Manage State locally first-

Tell us what’s happening:
Really at loss for what’s wrong here. The app is working fine (populating list with text that I input, and when I log the input from state to the console, you can see it’s there. However, this is only passing the first two tests. Any thoughts?

Your code so far

class DisplayMessages extends React.Component {
  constructor(props) {
    this.state = {
      input: '',
      messages: []
    this.handleChange = this.handleChange.bind(this)
    this.submitMessage = this.submitMessage.bind(this)

  // add handleChange() and submitMessage() methods here

      input: e.currentTarget.value
    this.setState( ({ messages }) => ({messages: [...messages,          this.state.input]}))

      input: ''

  render() {
    return (
        <h2>Type in a new Message:</h2>
        { /* render an input, button, and ul here */ }


          {> (
        { /* change code above this line */ }

Your browser information:

User Agent is: Mozilla/5.0 (Macintosh; Intel Mac OS X 10_13_2) AppleWebKit/537.36 (KHTML, like Gecko) Chrome/70.0.3538.77 Safari/537.36.

Link to the challenge:

React.js is asynchronous. Avoid to change state in more than one order. Then:

      messages: this.state.messages.concat(this.state.input), // your code line with destructuring works also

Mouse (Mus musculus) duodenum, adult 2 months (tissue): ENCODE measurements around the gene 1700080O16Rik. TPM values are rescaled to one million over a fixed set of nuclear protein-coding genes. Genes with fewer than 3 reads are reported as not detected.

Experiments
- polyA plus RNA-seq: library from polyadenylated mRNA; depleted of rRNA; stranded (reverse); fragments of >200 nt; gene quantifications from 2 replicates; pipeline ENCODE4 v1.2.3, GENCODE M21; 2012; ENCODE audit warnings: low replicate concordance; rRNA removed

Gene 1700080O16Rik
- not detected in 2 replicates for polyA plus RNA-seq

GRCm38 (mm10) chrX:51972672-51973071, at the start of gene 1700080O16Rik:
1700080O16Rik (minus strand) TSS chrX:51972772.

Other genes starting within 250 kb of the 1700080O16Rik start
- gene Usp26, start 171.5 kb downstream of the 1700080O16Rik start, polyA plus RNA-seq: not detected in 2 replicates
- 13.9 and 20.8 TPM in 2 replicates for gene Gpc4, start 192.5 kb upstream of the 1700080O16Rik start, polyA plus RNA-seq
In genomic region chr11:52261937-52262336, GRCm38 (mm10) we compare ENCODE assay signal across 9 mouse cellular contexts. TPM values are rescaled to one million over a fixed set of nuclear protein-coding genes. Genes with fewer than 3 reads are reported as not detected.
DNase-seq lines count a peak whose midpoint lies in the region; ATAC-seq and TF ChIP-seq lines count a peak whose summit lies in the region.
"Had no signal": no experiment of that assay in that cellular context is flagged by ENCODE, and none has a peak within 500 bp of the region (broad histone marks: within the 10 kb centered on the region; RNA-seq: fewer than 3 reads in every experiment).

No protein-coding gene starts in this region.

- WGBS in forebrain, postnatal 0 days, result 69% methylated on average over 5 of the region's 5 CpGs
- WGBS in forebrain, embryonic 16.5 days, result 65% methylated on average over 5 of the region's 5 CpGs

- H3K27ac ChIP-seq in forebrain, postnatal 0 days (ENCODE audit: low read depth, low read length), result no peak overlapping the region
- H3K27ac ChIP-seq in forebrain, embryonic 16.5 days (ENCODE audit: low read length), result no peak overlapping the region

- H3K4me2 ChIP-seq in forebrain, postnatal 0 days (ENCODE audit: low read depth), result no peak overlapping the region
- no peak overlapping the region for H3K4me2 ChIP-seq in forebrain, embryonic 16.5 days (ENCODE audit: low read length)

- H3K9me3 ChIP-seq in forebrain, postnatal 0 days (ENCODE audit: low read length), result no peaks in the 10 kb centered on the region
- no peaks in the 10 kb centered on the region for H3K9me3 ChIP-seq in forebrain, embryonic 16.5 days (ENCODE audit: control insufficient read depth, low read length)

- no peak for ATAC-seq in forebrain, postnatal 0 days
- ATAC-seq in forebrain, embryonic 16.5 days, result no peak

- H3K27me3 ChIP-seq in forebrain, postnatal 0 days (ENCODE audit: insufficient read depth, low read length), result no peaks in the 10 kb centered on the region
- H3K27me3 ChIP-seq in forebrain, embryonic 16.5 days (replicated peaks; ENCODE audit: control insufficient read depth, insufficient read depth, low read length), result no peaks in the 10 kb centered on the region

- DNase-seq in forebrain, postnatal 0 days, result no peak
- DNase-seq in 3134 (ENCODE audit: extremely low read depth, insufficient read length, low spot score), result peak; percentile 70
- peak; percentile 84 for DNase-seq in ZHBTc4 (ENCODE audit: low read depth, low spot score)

Look this:

State Updates May Be Asynchronous

React may batch multiple setState() calls into a single update for performance.

Because this.props and this.state may be updated asynchronously, you should not rely on their values for calculating the next state.

1 Like

Try using instead

I found something in your code that I don’t understand. I tried it and only changed the handleChange function. The change was from e.currentTarget.value to And that caused it to pass all the tests.

Will you try that and see if it works for you? I’m very curious.

Why does that fix it? Just curious.

Yes, It does for me.

I know, but I don’t know why, do you?

Not really sure, maybe it’s just the test. Also, it’s what the React docs use.

Do note that even though they log the same thing in this case, they are not really the same.


Identifies the current target for the event, as the event traverses the DOM. It always refers to the element to which the event handler has been attached, as opposed to which identifies the element on which the event occurred.


A reference to the object that dispatched the event. It is different from event.currentTarget when the event handler is called during the bubbling or capturing phase of the event.

yes thank you very much. I see the other posts explaining why this is

I might be wrong, I don’t really know that much about enzyme but it looks like the simulate is using a mock event object with target being the property. Again, it’s just speculation based on 5 minutes of looking into it.

NOTE: there are spoilers in this link to the test


simulate(''change'', { target: { value: }v })

Thanks for that. You’re right, they are simulating using only target. I appreciate you finding this.
So iThompkins original code was perfectly fine in that there was no reason not to use currentTarget (no reason to be aware of events being picked up during capturing or bubbling phases).